Dr. Thomas Mutter

Preparing Manitobans for surgery requires interdisciplinary collaboration. In addition to a surgeon, most surgical patients will also receive care from an anesthesiologist, a primary care provider and a preanesthetic clinic.  Historically, panels of blood work and other investigations like electrocardiograms and chest x-rays were ordered routinely.  They were intended to screen for asymptomatic abnormalities and/or to use normal results to demonstrate that the patient was ready for surgery and anesthesia. 

Just as in other areas of clinical care where Choosing Wisely recommendations have shown to add value to patient care, we’ve also learned that more is not always better when it comes to preoperative testing.  It is uncommon for asymptomatic patients to have abnormalities in their preoperative tests, and the abnormalities we do find rarely result in significant changes in clinical care. Conversely, false positive tests can lead to more invasive and unnecessary confirmatory testing that may have other adverse effects for the patient.  With no evidence to suggest that this screening improves outcomes, additional testing can lead to surgery delays, potentially causing stress to the patient and progression of the underlying disease.

Since 2015, our team has been working to help physicians and other caregivers choose preoperative testing wisely.  With support from Manitoba Health, the George and Fay Yee Centre for Health Care Innovation and leadership from all the disciplines regularly involved in preoperative care, we have successfully taken steps towards improving preoperative diagnostic testing .One of our first steps was to incorporate the Canadian Anesthesia Society’s Choosing Wisely recommendations on preoperative testing into a provincial preoperative testing guideline.  These recommendations have been shown to significantly reduce the amount of recommended laboratory testing prior to elective surgery compared to what has historically been obtained.  We also recognized that on its own, dissemination of this guideline would not be sufficient to significantly and sustainably change practice.  We were particularly aware that in the multidisciplinary preoperative environment patients and providers would continue to be inconvenienced by requests for unnecessary testing unless all team members consistently adhered to the guideline.  Furthermore, we were concerned that inconsistent adherence would lead to confusion between providers and a fall back to routine ordering of panels of preoperative lab work in a misguided attempt to more efficiently move the patient through the system.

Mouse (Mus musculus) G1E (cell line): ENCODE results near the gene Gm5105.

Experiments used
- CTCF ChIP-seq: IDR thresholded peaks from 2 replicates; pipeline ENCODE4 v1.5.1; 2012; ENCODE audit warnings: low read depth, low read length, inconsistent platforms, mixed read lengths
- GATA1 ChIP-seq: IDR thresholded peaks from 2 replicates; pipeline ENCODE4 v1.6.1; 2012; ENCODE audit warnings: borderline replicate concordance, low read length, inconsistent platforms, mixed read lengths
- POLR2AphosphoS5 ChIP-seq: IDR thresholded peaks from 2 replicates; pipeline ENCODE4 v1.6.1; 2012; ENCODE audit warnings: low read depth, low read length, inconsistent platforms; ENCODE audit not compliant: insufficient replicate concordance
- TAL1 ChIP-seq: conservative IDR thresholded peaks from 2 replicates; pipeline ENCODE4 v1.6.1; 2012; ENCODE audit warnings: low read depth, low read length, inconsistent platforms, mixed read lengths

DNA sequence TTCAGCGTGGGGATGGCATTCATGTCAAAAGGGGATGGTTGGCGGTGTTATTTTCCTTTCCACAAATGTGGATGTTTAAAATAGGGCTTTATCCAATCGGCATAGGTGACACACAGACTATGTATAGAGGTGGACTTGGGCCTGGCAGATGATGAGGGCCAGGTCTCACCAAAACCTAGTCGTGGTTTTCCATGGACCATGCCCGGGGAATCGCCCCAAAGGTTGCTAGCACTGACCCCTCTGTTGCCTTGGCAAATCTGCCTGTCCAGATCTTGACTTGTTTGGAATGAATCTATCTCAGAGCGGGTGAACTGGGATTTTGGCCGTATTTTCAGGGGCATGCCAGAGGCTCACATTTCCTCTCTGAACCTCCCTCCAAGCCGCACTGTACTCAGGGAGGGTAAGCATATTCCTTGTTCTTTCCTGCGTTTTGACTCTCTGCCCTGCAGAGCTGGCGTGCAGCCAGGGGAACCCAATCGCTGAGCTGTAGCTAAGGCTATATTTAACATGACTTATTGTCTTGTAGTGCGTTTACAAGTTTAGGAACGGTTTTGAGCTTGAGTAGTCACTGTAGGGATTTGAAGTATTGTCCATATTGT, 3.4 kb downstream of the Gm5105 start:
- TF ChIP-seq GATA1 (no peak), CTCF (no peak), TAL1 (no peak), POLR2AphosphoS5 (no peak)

Considering these challenges, our team has worked hard to ensure that anesthesiologists and preanesthetic clinics, as the last team members to see the patient before surgery, are up-to-date on this culture practice change.  In addition, we’ve created a variety of knowledge translation tools including an updated preoperative history and physical form, an online app with guideline content and template letters for communication of preoperative testing expectations and other information between surgeons and primary care providers. A recently completed chart audit has shown that these initiatives were associated with a 34% reduction in unnecessary testing, and an estimated savings of $32 per patient, or approximately $900,000 per year within the Winnipeg Regional Health Authority.  We’re optimistic that we can achieve further improvements in preoperative testing by further engaging stakeholders with additional knowledge translation strategies.

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